November 17, 2011
Burston, What are Your Numbers?
In two recent blog posts, Ha'aretz's Bradley Burston claims that the majority of Israelis oppose Israel's ongoing presence over the Green Line. In shorthand, Burston referred on Friday ("Iran Wins") to "the pro-occupation minority."
Similarly, this week, he writes ("Come Visit Israel. Before it's Gone"):
I want my nephew to know that most Israelis believe that settlements do little other than ruin their lives, stain their country, and block the way to peace.
Granted Israelis have never been polled about their views on settlements using the terminology that Burston provides, that they "ruin their lives, stain their country, and block the way to peace." And the language and framing of a poll question can have a significant impact on the answers. Nevertheless, an in-depth study about Israeli public opinion on territorial withdrawals and the settlements by Tel Aviv University's Institute for National Security Studies does not support Burston's assertions.
For instance, the study found that in 2009, only 13 percent of Israelis supported "major territorial concessions." Another 13 percent supported "unilateral disengagement with fewer territorial concessions." On the other hand, 29 supported a "partial agreement with fewer territorial concessions," while 45 percent supported "neither," meaning they opposed any territorial concessions.
In addition, when asked in 2009 "whether in the context of a permanent settlement that would terminate the conflict, Israel should be ready to return any of a list of specific areas, or continue to retain them even at the cost
of avoiding a permanent settlement," only 46 percent supported the relinquishing of isolated settlements on the mountain ridge of east Samaria, 40.9 percent favored withdrawing from Arab neighborhoods of Jerusalem, 26.1 percent support withdrawal from western Samaria, 28.8 support withdrawal from Hebron, and the numbers are even less for the Jordan Valley (13.9 percent), the Temple Mount without the Western Wall (17.5 percent), and Gush Etzion (14.8 percent).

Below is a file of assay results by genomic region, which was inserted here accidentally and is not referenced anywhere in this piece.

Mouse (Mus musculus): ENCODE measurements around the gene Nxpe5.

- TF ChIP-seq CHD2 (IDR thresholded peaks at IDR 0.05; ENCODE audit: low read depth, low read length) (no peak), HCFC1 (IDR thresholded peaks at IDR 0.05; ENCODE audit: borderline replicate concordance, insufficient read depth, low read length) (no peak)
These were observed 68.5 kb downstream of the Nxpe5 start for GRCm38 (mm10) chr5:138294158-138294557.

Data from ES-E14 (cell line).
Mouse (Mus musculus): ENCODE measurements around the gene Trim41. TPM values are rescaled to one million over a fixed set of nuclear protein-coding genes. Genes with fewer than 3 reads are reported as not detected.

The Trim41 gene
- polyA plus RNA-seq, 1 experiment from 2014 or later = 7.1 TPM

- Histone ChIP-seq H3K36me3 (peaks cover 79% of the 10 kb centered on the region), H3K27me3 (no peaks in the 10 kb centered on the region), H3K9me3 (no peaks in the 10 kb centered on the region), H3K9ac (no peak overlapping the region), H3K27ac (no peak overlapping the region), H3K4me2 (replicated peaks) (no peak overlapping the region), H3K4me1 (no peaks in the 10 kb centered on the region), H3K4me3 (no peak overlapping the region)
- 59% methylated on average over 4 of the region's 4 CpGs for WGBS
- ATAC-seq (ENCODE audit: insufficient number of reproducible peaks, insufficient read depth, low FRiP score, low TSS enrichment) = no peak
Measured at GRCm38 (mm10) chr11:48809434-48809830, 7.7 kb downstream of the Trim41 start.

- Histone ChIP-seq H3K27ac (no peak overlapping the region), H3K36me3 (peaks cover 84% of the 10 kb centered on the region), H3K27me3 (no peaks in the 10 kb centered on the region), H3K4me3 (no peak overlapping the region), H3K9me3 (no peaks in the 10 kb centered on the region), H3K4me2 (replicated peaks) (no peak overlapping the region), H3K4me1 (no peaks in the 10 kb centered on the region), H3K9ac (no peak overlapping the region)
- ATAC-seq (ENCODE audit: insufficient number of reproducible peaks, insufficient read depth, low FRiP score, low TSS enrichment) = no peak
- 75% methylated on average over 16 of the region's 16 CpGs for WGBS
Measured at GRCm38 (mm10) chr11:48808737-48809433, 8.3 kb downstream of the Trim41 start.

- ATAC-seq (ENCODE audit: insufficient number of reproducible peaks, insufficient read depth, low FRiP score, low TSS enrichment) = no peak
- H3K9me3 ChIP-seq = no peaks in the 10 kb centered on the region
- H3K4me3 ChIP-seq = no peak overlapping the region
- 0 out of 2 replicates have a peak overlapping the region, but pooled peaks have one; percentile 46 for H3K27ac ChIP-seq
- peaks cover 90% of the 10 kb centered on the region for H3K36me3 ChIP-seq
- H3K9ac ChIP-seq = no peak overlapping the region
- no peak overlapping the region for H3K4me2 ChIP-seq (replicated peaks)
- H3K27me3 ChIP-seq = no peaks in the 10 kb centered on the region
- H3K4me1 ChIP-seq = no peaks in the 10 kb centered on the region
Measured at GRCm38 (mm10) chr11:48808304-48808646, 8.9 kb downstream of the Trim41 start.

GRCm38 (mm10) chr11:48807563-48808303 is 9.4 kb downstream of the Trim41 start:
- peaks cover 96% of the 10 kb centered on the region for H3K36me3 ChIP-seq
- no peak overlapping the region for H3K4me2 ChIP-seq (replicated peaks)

Also, in 2009, 42 percent of Israelis polled opposed the removal of settlements under any circumstances as part of a permanent agreement; 43 percent supported the removal of small and isolated settlements, and just 15 percent supported the removal of all settlements, including large blocs.
INSS posited that the Israeli public positions were influenced by a number of recent events:
The drop in support for the principle of land for peace in 2006 probably reflects the initial disappointment with the results of the withdrawal from Gaza. The further decline recorded in 2007 was probably caused by the overall disillusionment with the withdrawal from Gaza as well as the Second Lebanon War, the Hamas takeover of power in Gaza, and other events.
Hat tip: Matthew Mainen
Posted by TS at November 17, 2011 04:22 AM
While I oppose withdrawal from the West Bank in the absence of a peace agreement. I also don't support the establishment of settlements there.
Most of the settlements close to the green line should remain under Israeli sovereignty while those deep in the territory should be dismantled.
I thought that the former PM Sharon was wrong to relinquish control of Gaza while he was right to dismantle the settlements there.
The Jews who were forced to abandon their homes in Gaza should have been better compensated, though.
In fine, the issue of settlements and the issue of security are not one and the same.
Posted by: Jacob Arnon at November 17, 2011 02:33 PM
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